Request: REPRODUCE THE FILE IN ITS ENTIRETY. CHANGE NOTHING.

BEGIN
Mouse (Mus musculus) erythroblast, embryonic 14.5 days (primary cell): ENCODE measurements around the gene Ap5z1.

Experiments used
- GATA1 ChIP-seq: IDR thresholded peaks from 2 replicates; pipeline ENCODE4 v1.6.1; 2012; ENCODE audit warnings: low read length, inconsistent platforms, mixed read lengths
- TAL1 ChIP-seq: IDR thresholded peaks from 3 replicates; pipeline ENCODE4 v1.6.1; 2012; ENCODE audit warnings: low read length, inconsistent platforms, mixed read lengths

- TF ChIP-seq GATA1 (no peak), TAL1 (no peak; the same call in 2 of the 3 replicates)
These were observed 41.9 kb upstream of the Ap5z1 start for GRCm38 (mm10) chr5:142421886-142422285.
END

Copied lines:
Mouse (Mus musculus) erythroblast, embryonic 14.5 days (primary cell): ENCODE measurements around the gene Ap5z1.

Experiments used
- GATA1 ChIP-seq: IDR thresholded peaks from 2 replicates; pipeline ENCODE4 v1.6.1; 2012; ENCODE audit warnings: low read length, inconsistent platforms, mixed read lengths
- TAL1 ChIP-seq: IDR thresholded peaks from 3 replicates; pipeline ENCODE4 v1.6.1; 2012; ENCODE audit warnings: low read length, inconsistent platforms, mixed read lengths

- TF ChIP-seq GATA1 (no peak), TAL1 (no peak; the same call in 2 of the 3 replicates)
These were observed 41.9 kb upstream of the Ap5z1 start for GRCm38 (mm10) chr5:142421886-142422285.